Thoughts on Naomi Klein’s Shock Doctrine
I have only read a hundred pages of Naomi Klein’s shocked doctrine, but I thought that it was a very valuable work so far. It should not be judged either as an work of economic history as an all-encompassing theory of capitalism.
Even so, pointing out the commonality between New Orleans, Chile, and Iraq was very valuable. Making such a point does not exclude a certain degree of voluntarism associated with capitalism. Rather, it exposes an unseemly side of capitalism that is not frequently discussed.
The connection between the dreadful psychological experiments in Montréal and Hayek in Chile is not necessarily fanciful. The author was grateful that I pointed out to her that Hayek spent the last years of his life developing The Sensory Order, a book that expanded on the ideas of Donald Hebb, who began the work that culminated in the atrocious psychological programming of Ewen Cameron.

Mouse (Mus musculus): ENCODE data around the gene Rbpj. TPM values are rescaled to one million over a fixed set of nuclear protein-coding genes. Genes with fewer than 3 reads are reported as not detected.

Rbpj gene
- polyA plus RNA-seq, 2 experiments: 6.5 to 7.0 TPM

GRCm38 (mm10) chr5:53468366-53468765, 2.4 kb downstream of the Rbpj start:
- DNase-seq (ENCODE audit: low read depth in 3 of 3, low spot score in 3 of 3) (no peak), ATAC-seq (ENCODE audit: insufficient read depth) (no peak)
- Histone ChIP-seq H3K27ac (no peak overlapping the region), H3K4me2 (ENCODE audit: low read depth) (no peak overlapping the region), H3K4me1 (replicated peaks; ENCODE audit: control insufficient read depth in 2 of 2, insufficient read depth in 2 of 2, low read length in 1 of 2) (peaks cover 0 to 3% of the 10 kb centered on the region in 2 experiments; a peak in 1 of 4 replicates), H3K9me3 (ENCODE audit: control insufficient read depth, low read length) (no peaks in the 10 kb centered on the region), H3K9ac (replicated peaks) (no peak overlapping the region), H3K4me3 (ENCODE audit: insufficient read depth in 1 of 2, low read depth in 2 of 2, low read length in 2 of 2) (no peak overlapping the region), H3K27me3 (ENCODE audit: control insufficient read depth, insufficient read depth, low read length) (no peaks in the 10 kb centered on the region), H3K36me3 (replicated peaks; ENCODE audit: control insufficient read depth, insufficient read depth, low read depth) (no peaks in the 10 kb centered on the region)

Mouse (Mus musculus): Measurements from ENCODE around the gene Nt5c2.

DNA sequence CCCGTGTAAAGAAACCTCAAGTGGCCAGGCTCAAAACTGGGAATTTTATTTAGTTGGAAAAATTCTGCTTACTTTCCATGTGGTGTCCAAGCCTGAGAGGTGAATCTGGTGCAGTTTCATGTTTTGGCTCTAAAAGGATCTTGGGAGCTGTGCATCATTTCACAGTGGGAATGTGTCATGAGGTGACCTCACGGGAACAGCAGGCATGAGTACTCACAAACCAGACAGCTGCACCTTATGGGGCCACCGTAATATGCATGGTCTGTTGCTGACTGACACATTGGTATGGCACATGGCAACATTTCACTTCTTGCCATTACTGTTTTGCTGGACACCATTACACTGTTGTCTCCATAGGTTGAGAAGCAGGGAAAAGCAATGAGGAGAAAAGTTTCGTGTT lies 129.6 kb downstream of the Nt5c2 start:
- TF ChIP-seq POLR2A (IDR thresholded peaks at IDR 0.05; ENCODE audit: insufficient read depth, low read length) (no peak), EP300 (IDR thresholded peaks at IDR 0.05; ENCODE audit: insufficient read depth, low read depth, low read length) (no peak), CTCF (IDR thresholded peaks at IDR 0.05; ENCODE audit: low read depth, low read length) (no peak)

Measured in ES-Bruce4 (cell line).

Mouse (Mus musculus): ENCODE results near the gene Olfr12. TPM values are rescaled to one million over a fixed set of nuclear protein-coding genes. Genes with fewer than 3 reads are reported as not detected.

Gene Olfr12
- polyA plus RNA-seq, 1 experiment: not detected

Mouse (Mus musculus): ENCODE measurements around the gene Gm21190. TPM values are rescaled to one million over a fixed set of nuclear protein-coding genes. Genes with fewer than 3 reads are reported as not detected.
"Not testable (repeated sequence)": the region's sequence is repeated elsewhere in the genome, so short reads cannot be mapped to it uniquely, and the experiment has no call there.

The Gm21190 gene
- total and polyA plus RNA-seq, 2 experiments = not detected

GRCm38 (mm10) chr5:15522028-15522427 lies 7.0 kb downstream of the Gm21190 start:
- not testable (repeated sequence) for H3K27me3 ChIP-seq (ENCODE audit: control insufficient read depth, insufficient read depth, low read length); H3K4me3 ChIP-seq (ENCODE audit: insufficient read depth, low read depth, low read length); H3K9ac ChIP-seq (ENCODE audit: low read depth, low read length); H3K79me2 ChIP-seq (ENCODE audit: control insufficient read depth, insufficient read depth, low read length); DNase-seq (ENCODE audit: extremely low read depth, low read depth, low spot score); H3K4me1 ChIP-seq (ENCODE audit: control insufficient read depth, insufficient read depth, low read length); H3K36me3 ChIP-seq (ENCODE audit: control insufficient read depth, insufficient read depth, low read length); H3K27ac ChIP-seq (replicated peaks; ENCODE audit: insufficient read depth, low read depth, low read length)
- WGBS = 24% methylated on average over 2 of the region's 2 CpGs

I am halfway through another fascinating book, written by two very conventional economists on the history of world trade.
Findlay, Ronald and Kevin H. O’Rourke. 2007. Power and Plenty: Trade, War, and the World Economy in the Second Millennium (Princeton, NJ: Princeton University Press).
I have not yet reached the period of the Industrial Revolution, so thoroughgoing capitalism was not yet part of the story. The following quote suggests the flavor of the book:
xviii-xix: “The greatest expansions of world trade have tended to come not from the bloodless tatonnement of some fictional Walrasian auctioneer but from the barrel of a Maxim gun, the edge of a scimitar, or the ferocity of nomadic horsemen …. For much of our period the pattern of trade can only be understood as being the outcome of some military or political equilibrium between contending powers.”